taboo to criticise religious literalism.76 We leave the fundamentalists and extremists to

criticize each other’s faith, which accomplishes absolutely nothing. What Harris is

getting at is people are behaving in a rational way within their given regime of truth. In

the middle ages, heretics were lynched and burned alive for five centuries because the

inquisitors acted in accordance with scripture.77 This notion infects the social scientific

discourse as well, in that one is scorned and vilified for analyzing taboos as it threatens

the established order. Tolerating unfounded beliefs is intellectual bankruptcy, says Harris,

because it means you can not call a spade a spade. He concludes that the only spiritual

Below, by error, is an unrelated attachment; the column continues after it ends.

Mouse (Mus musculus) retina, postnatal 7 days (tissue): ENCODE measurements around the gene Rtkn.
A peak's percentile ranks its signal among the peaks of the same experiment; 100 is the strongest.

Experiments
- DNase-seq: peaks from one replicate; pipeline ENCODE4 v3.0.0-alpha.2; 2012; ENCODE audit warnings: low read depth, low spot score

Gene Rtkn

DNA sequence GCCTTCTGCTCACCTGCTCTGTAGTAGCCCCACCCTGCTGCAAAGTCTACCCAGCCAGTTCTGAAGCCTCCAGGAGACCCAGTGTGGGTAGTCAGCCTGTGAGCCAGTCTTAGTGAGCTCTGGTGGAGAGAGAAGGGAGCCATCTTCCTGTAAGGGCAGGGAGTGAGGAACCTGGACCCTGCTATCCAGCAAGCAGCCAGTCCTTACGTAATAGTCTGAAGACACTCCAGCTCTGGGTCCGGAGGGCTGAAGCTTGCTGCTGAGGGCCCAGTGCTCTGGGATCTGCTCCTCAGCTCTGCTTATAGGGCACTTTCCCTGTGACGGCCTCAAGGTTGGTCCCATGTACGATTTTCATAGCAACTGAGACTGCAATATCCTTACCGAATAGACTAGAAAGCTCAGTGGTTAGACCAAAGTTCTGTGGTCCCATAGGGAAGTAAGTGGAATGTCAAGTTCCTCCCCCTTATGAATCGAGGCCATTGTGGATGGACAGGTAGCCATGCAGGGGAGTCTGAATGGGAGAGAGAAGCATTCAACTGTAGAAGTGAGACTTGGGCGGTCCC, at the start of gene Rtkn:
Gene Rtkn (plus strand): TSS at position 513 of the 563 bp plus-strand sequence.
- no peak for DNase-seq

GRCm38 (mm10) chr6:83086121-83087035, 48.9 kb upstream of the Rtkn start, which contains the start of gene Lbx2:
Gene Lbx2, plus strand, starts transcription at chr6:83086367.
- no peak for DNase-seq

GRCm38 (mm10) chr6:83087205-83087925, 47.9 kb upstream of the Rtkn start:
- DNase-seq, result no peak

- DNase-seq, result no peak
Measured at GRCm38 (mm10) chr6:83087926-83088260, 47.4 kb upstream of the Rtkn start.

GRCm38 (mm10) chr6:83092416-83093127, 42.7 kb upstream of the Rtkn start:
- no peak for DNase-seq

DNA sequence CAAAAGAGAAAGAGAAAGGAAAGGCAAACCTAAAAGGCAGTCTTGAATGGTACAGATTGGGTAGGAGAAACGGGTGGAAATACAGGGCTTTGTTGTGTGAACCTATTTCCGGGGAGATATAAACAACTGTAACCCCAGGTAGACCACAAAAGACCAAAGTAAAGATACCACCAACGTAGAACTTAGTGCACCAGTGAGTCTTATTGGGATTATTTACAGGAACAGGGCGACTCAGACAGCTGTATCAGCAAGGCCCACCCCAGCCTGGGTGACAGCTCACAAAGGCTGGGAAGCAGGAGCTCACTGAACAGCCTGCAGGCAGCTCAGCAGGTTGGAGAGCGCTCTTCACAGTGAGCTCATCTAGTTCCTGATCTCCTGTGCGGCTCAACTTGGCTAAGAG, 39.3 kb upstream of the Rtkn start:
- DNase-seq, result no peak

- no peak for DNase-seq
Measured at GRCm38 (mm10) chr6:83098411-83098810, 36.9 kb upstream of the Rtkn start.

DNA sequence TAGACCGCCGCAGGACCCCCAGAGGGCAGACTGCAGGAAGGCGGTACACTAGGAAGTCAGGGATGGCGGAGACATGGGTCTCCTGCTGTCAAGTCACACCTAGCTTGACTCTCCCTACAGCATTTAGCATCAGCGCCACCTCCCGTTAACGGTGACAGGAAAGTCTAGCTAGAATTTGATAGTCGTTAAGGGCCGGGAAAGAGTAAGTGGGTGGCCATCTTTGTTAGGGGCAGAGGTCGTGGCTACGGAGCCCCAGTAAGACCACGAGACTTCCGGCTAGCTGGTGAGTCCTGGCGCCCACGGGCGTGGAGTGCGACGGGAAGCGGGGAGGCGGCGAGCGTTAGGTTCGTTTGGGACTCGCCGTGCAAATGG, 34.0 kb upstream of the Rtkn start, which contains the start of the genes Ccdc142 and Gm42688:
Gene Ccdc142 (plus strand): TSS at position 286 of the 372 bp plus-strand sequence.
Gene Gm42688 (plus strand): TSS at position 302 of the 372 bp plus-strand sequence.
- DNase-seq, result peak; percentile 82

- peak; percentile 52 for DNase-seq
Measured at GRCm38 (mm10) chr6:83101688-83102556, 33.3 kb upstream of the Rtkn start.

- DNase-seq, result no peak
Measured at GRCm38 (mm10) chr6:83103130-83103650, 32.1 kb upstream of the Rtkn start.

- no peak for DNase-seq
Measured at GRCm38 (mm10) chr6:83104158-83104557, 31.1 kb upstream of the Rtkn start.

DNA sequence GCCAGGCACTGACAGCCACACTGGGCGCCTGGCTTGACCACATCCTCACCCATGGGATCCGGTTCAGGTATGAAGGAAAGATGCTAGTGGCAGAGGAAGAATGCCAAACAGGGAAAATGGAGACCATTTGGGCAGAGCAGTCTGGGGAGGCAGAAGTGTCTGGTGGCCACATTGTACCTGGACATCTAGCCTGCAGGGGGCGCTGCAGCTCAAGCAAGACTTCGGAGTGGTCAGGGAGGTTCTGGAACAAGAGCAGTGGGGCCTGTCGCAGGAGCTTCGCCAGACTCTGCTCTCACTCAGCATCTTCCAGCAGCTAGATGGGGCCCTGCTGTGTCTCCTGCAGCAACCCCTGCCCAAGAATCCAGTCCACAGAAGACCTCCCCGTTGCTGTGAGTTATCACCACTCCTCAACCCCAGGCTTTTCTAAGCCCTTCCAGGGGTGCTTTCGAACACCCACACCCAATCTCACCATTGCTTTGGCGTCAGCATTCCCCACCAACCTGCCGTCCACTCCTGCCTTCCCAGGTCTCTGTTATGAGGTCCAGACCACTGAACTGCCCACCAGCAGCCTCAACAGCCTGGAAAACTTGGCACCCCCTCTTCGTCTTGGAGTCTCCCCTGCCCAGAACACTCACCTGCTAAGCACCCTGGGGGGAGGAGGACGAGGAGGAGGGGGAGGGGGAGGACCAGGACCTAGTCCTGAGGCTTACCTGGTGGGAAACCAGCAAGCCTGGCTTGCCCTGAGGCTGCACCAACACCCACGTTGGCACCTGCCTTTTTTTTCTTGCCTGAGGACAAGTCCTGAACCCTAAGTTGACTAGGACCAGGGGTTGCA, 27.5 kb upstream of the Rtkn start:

truths and experiences we can tolerate are those that transcend culture.78

To return to the clash of definitions, Said further excoriates Huntington by

highlighting the “counter culture,” secular movements, dissent, and discussion that occurs

within Islamic societies, and “attacks [the] official and orthodox.”79 However, he notes

that the recent history of the Middle East has been a struggle to transcend religious and

ethnic discord and to aspire to a sort of secular democracy.80 One such example in the

“promised land” is the so-called Israeli New Historians – a more united and pragmatic
front, much like the “New Atheists”81 – who have effectively pried open the negotiation

framework, regarding the refugee problem, through various tradeoffs such as partial

Israeli guilt acknowledgement for partial Palestinian concession on the right of return of

Palestinian refugees.82 Far from a consensus and further from a practical solution, the

movement is significant because it represents crossing the threshold of a major taboo in

Israel. In 2001 there were attempts by the Likud Government to reform the education